Phil Jackson's greatest opponent yet: the enemy within
Before Phil Jackson can fix the Knicks and wage psychological warfare on the opposition, he has to repair what's long been broken at Madison Square Garden.
NEW YORK -- From his familiar, bemused grin to his one-liner about eschewing scouting trips to the Ukraine to his common-sense talk about ball movement and fundamentals, there was nothing not to like about Phil Jackson's introduction as president of the Knicks on Tuesday.
The sunlight poured in from Madison Square Garden's exterior on the Seventh Avenue pavilion where Jackson, 68, was welcomed home. And along with Jackson, his 11 championships as a coach and two as a player for the Knicks four decades ago, there came the requisite promises -- and visual symbolism you couldn't miss -- about the Knicks finally seeing the light of day.
Jackson promised to penetrate the many "layers" of the Garden, determine who's with him and who's against him, and go about building a new culture -- gathering his newfound acolytes around the proverbial campfire and telling them how things will be.
For his part, Garden chairman James Dolan vowed to get the hell out of Jackson's way. In a rare spasm in which he found himself speaking publicly and answering questions from the media, Dolan admitted he was ceding authority to Jackson.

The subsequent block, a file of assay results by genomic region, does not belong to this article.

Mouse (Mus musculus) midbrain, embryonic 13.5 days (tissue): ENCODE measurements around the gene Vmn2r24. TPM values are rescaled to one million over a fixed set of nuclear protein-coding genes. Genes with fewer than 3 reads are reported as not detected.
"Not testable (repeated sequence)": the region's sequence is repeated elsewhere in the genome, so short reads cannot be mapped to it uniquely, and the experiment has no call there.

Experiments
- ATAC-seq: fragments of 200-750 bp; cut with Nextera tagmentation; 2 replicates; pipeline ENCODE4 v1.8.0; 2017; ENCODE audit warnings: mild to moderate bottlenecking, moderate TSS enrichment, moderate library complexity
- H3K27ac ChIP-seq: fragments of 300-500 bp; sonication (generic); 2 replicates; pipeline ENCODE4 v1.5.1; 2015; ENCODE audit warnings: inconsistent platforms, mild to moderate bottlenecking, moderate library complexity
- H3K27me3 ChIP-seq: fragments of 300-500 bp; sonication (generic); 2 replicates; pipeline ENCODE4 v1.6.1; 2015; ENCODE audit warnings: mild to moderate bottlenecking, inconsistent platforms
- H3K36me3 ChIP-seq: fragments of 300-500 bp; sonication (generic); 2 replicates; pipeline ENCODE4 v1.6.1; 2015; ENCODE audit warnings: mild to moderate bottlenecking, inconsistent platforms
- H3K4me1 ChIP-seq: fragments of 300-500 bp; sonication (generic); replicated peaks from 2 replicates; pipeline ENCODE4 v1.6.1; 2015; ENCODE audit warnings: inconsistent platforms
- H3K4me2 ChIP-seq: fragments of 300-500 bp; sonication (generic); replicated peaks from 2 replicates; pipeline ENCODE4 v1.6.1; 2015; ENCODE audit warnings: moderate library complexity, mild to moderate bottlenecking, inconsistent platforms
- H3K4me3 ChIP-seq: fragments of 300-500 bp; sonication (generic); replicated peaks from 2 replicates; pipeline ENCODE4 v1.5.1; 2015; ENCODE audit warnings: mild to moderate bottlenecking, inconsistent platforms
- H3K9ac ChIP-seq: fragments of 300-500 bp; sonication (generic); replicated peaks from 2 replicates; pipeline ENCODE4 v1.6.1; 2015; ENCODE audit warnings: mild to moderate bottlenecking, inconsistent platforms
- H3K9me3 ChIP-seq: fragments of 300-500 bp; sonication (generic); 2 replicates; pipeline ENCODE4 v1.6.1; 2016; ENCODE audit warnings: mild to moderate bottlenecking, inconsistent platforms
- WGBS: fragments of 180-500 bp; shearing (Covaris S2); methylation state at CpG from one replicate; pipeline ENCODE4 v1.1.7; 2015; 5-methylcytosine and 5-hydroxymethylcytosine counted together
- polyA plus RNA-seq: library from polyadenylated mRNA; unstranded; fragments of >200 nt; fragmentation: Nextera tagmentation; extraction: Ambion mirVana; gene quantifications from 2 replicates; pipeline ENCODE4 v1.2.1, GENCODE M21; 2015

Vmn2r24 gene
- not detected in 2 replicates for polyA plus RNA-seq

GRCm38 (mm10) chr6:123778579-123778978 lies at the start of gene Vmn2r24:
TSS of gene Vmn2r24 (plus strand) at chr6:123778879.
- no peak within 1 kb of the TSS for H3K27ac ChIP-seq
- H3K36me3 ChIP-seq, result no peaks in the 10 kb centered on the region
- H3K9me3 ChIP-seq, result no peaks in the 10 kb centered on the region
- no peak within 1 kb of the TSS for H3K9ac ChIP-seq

"Gratefully and willingly, yeah," Dolan said.
The only thing more overdue than those words are the actions that must follow them.
Jackson could've stood up on the stage and regaled us all day with stories about Jerry Reinsdorf and Jerry Buss and getting picked up at the airport one day long ago in Red Holzman's Impala. None of that would've changed how badly the Knicks have gone astray from their roots over the past dozen years or so -- how truly dysfunctional and lost they are as a professional sports franchise.
Nothing Jackson or Dolan said on Tuesday changes any of that. None of Jackson's championships or motivational quips or big words could change the fact that he's in charge of this mess now. Fixing it will prove to be the most vexing challenge of his decorated career.
If he's really in charge -- Dolan promised so and Jackson said he wouldn't be here if he weren't -- then that is both the blessing and the curse. Basically, if Jackson thought it was difficult to get Kobe Bryant and Shaquille O'Neal to coexist long enough to win three championships, wait until he gets a load of this place.
"That’s what I’ll be doing the next month and the next two months and in the offseason is finding out how all of this lays out," Jackson said. "And there’s obviously layers – personnel, basketball and Madison Square Garden – and I hope to be able to move through the organization and find out who wants to be on the group and who doesn’t as we move forward. And we’ll want to share ideas."
Jackson had flown in from the 80-degree weather at his beach house in Playa del Rey, Calif., having won his five most recent championships amid the glitz and glamour of LA. So it was somehow appropriate that his meeting with Dolan -- and ultimately, their unlikely partnership -- was brokered by a titan of the music industry, Irving Azoff, who has managed, among others, the Eagles.
You may insert your ironic song title or lyric here -- the point being, we've seen all this before. All that's different is the leading man.